£32,600 - £37,550 Price range
61 - 70 MPG
Audi and Volvo started the ball rolling for rufty-tufty, four-wheel drive estate cars, with the A6 Allroad and V70 Cross Country back in the late 90s.
Peugeot’s take on the theme is a little different, as it uses a parallel hybrid system, that uses a diesel drivetrain to power the front wheels, while an electric motor sends power to the rear wheels. It’s only available as an estate, and achieves hugely impressive official fuel figures. However, reviews are mixed – read on to find out why.
Cheapest to buy: 2.0-litre Standard diesel
Cheapest to run: 2.0-litre Hybrid diesel
Fastest model: 2.0-litre Hybrid diesel
Most popular: 2.0-litre Standard diesel
Aside from a couple of readouts letting you know what the hybrid system is doing, it’s pretty much standard Peugeot 508 inside. That means seats that testers find comfortable, plenty of space even when six footers are all travelling in the car together, a high-quality dashboard with smart styling, and a refined cabin.
The boot is pretty large as you’d expect, but not as much as the regular 508 SW thanks to the hybrid gubbins beneath the boot floor. That robs 89 litres of space, knocking it behind the more conventional Audi A4 Allroad. As a range-topping model though, there are plenty of creature comforts.
The 508 RXH proves little different to the regular 508 to drive. That means that despite the raised ride height, testers describe a car that corners flatly, with precise steering and plenty of grip.
Unusually, it’s even quite good off road. The structure is stiff, the raised ride height helps and the extra traction from the electric motors makes it surprisingly capable. The main criticism drivers seem to have of the RXH is the ride quality – traditionally, French cars have had cossetting rides, but testers describe a ride that feels unsettled at all speeds.
The engine powering the RXH is a 2.0-litre, 180hp turbodiesel, driving the front wheels. It accelerates the car from 0-62mph in 9.7 seconds and onto a top speed of 136mph. Not very impressive.
The 508 RXH is relatively cheap to run though, with official combined fuel economy at 61.4mpg and emits 119g/km of CO2 for a £30 yearly road tax bill. The drivetrain is good, but testers say it isn’t perfect – many describe a slight jerkiness to the transmission, as it’s an automated manual, rather than a dual-clutch or torque converter auto. Fuel economy can also take a dive if you start to use the performance.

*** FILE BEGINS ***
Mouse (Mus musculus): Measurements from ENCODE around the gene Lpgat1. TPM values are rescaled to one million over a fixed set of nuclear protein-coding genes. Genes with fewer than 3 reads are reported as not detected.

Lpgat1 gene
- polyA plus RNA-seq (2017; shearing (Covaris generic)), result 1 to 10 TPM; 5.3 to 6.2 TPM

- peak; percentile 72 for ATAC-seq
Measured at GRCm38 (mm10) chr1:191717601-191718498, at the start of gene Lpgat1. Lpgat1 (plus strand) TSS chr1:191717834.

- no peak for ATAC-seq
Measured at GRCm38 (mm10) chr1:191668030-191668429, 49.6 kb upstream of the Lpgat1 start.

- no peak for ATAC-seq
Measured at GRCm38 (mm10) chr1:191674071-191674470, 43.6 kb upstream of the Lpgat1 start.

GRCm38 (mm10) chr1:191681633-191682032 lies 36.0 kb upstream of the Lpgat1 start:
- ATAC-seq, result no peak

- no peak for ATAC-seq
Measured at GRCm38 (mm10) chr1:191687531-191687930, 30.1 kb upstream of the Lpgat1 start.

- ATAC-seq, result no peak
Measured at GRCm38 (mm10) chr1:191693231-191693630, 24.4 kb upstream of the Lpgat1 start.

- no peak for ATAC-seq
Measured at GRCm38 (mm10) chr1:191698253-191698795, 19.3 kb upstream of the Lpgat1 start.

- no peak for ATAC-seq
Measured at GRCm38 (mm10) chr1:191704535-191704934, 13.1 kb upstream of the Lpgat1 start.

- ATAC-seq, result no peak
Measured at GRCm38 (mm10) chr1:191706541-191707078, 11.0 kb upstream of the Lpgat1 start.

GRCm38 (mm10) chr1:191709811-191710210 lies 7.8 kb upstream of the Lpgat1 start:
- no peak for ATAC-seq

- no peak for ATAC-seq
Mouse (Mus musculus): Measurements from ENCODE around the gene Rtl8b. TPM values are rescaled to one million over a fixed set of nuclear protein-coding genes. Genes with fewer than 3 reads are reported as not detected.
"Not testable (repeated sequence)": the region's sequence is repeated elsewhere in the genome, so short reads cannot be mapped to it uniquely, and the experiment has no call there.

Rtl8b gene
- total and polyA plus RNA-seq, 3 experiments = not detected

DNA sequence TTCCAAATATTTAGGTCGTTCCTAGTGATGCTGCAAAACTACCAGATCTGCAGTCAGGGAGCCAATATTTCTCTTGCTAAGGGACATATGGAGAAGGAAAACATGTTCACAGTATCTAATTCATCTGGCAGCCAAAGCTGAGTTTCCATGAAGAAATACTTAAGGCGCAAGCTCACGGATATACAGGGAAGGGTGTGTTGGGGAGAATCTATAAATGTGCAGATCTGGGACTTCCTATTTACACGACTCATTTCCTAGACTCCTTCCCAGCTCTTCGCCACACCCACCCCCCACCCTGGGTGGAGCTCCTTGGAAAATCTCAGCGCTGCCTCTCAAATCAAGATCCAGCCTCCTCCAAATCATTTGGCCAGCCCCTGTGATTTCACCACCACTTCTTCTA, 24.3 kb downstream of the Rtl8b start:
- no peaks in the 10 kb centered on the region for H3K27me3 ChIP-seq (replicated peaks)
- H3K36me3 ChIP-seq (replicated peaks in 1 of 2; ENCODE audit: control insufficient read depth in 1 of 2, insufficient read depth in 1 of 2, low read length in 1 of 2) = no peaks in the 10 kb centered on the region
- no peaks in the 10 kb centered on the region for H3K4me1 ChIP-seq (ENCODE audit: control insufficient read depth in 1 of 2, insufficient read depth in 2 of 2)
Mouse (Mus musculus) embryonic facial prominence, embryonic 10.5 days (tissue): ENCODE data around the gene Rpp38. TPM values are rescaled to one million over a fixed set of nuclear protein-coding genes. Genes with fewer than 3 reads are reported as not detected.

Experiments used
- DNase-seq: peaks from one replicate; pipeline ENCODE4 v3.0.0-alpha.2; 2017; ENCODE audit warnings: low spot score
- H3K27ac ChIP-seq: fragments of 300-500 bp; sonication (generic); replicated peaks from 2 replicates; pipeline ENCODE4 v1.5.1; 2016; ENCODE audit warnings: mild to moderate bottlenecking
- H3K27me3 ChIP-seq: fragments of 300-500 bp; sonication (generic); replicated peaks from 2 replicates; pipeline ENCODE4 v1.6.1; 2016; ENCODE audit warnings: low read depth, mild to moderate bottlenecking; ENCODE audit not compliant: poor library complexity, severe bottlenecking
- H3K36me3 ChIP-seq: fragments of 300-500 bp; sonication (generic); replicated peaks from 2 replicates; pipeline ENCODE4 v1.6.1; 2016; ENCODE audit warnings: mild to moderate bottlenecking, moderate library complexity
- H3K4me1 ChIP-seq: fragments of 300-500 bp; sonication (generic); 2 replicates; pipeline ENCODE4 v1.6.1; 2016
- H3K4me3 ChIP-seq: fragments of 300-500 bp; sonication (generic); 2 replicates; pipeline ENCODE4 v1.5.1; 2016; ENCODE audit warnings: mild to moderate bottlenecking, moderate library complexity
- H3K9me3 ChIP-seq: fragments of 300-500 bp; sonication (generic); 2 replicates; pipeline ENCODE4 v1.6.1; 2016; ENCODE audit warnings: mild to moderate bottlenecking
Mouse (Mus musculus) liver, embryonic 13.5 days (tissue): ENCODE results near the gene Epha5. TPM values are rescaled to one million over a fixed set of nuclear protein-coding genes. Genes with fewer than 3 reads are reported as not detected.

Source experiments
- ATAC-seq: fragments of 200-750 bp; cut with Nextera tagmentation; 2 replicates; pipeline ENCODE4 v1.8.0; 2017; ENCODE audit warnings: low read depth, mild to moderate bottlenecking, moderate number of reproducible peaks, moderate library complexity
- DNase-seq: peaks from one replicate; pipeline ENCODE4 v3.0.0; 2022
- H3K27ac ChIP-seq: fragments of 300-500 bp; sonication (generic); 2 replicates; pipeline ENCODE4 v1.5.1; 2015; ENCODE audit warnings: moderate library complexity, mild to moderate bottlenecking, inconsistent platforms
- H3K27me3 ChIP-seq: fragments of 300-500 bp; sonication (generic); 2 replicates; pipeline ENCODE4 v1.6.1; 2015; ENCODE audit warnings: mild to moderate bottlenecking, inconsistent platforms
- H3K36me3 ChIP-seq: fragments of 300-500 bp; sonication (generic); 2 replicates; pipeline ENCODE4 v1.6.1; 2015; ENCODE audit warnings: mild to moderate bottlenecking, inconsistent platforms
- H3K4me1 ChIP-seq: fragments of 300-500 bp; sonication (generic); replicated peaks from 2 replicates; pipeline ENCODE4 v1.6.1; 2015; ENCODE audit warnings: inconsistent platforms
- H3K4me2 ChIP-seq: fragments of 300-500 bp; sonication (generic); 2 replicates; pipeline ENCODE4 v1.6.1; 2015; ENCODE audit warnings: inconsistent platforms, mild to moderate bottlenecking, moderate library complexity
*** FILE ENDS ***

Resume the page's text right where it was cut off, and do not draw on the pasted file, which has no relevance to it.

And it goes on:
The safety features of the RXH are pretty much identical to those found in the standard 508.
That means you’ll find the usual traction and stability controls, along with airbags in the front and the sides. It also achieved very strong crash test results, though some cars in the class are equipped with more advanced preventative systems that are lacking in the Peugeot.
As a private buy, testers say the 508 makes little sense. That’s down to the high purchase price – over £33,000 – and the likely catastrophic depreciation it’ll suffer, in common with every large French car ever sold.
It makes much more sense as a company car, where someone else can take the depreciation hit, while you benefit from low company car tax rates thanks to the excellent quoted economy.
If you don’t need all that hybrid technology and simply want a cheaper to buy, economical Peugeot estate instead, then you can still get your hands on the 508 SW. Prices for that car start at a much less scary £19,000, and the most economical versions can still do 65mpg. You shouldn’t find much use for the options list in the RXH though – it’s a very well-equipped vehicle.
While there’s plenty of technology on offer, reviewers have plenty of reservations over just how useful a vehicle the 508 RXH actually is. The on-paper economy is much better than most testers have been getting, boot space is compromised, it’s very expensive for a Peugeot, and the ride isn’t as smooth as French cars are renowned for.
However, for a small proportion of drivers – most of them likely to be company car users, it’ll provide a great mix of practicality, economy and poor-weather security.
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